LEXINGTON, Ky. -- Erik Daniels looked like a point guard early in Kentucky's win over Vanderbilt on Saturday, zipping passes to open teammates and recording four assists before the basketball game was eight minutes old.
That wouldn't be especially noteworthy, except that the 6-8 Daniels is the Wildcats' starting center.
"We tease him about that, too," said Daniels' frontline mate, junior forward Chuck Hayes. "He's the only person who ever got recruited that went from a 1 or 2 (guard positions) to a 5-man (center). I don't know how he does it, I really don't, but the guy, he's got a good, positive thought on it."
Daniels can make plays like a point guard because he used to be one. That's the position he played during his senior season at Princeton High School in Cincinnati. Kentucky recruited him with hopes he could fill a spot at either shooting guard or small forward.
He started at small forward last season as the Wildcats finished 32-4 and reached the Elite Eight. Kentucky lost two centers off that team, and although the Wildcats signed a pair of 7-foot freshmen, Daniels knew it would probably be his job as a senior to play in the post.
His focus this season, he said, has been to improve his strength - he's bulked up to 214 pounds - and improve his rebounding. The latter is of particular interest to his mother, Carmen.
"That's the only thing my mom tells me to do," said Daniels, who hit the game-winning shot at the buzzer Tuesday in Kentucky's 67-66 win at No. 20 Mississippi State. "She always screams, 'Rebound! Rebound!' the whole game, so I've got to do that for her."
Apparently, he's been listening. Daniels is averaging 7.0 boards per game, along with 15.0 points for the fifth-ranked Wildcats (11-1, 2-0 Southeastern Conference). Entering the season, he had career averages of 6.2 points and 3.4 rebounds per game.
"Erik has always had the capability," Kentucky point guard Cliff Hawkins said. "I think this year, he's getting more touches. We're going to him in the post. He's one of our first options down low. Plays are run for him and he's capitalizing on them."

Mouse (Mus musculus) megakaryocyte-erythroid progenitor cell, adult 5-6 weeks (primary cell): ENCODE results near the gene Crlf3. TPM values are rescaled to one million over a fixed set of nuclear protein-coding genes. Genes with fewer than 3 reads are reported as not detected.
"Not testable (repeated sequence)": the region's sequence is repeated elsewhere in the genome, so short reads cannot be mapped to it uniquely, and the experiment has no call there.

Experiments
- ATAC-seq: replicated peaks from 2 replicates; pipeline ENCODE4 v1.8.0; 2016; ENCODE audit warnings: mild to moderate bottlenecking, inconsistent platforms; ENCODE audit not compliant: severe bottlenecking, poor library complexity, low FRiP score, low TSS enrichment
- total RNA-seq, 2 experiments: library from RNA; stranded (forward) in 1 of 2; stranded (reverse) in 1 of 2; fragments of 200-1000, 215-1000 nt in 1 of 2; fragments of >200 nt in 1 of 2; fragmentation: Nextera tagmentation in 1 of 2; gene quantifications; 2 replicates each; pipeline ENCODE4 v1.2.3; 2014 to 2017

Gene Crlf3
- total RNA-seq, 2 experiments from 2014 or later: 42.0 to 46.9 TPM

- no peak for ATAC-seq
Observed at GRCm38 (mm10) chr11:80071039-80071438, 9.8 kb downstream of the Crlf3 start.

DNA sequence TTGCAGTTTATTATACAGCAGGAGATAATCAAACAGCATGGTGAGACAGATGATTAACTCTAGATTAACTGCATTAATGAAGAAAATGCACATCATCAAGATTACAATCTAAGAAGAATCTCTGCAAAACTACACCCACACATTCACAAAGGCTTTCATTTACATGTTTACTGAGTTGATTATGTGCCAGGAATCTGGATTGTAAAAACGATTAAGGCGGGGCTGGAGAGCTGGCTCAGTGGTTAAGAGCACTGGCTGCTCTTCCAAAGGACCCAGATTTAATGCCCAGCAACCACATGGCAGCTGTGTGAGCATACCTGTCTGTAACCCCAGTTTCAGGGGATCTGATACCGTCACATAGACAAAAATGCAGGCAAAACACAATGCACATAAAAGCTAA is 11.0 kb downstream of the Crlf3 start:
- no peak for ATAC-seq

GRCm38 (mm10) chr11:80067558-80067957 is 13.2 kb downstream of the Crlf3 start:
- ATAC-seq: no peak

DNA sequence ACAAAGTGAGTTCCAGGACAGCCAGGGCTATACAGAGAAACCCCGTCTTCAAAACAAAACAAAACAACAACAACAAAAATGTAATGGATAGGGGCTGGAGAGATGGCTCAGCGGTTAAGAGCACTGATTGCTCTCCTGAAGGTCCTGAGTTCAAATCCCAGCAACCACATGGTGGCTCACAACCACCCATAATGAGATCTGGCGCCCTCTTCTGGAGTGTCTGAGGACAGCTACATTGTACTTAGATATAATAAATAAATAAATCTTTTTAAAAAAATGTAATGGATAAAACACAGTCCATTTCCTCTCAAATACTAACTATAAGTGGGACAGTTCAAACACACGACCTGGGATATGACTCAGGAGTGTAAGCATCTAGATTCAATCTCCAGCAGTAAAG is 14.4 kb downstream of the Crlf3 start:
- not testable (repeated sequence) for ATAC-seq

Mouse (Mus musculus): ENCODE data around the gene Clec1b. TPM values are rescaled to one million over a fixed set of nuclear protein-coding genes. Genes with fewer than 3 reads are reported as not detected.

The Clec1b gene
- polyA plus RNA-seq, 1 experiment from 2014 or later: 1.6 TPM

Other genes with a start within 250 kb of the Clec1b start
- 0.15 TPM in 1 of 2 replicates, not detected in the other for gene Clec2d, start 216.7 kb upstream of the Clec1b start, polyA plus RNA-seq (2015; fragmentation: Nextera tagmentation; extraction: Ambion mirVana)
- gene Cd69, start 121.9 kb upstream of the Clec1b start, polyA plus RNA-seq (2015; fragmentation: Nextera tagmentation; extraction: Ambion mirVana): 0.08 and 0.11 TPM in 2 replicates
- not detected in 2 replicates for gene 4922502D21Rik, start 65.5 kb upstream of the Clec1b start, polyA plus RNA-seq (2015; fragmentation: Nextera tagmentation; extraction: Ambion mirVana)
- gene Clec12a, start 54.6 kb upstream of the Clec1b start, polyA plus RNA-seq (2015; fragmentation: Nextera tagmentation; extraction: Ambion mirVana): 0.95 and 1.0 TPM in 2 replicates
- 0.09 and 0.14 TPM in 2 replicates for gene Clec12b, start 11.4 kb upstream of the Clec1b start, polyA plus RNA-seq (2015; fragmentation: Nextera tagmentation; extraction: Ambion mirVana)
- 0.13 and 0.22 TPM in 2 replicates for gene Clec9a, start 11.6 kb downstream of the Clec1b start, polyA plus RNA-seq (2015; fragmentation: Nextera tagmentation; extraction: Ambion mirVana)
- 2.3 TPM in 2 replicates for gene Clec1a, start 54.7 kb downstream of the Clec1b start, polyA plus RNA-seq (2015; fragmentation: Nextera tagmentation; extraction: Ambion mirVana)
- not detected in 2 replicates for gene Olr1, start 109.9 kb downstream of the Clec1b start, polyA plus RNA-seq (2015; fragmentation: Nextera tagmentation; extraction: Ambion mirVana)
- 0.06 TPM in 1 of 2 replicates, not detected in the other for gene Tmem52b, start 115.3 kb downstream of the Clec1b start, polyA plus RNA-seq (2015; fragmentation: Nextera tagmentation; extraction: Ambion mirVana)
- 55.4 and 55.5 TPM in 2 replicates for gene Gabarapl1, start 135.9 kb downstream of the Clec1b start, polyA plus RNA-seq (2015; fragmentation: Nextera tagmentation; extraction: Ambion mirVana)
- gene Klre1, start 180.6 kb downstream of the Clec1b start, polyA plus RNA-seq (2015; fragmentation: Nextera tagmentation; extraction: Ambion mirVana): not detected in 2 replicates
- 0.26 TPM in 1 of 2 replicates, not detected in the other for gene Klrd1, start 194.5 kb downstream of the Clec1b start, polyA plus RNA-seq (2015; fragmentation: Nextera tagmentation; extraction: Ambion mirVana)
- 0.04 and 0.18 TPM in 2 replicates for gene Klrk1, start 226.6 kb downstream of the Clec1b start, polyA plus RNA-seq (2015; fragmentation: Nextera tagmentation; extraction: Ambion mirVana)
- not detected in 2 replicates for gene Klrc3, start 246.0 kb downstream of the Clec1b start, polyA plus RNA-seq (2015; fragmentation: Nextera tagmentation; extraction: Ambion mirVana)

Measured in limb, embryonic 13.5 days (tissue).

Kentucky coach Tubby Smith said Daniels has made a conscious effort this season to improve his offensive rebounding.
"I think he's figured out that's the way he's going to score," Smith said. "I think the matchups for him (this season) have been fairly even. We haven't played anyone overwhelmingly taller than he is."
Not that it would bother Daniels.
"I really don't think about it any more," he said. "I just go out there and play. You're just trying to get victories out there."
Daniels said his past as a point guard has helped him become a more versatile post player.
"Every now and then, I have a matchup where I can go outside and take my man off the dribble. I've said that's made my game a lot better," Daniels said. "I'm able to do all the things I did on the perimeter, but I'm able to do them in the post. I can see guys cutting to the basket. It just makes the offense run a lot better."
Still, when Daniels makes a mistake - or doesn't live up to his own expectations - he can be critical of himself. Teammates and coaches say it's not unusual to hear Daniels muttering unprintable things to himself during practices or games.
"His biggest thing has been negative self-esteem," Smith said. "I think he has a belief in himself and his ability, but he's his own worst critic. That's why he's struggling from the free-throw line right now (shooting 54.5 percent), because he has a tendency to not believe that the ball is going to go in."
Daniels said that assessment is correct, and that talking to himself on the court has been a lifelong habit. But there may be a benefit to it.
"I think (talking to himself) actually makes him play better," Hawkins said. "When he gets down on himself, he comes out and plays better. So when he does that, I leave him alone and let Erik do his thing."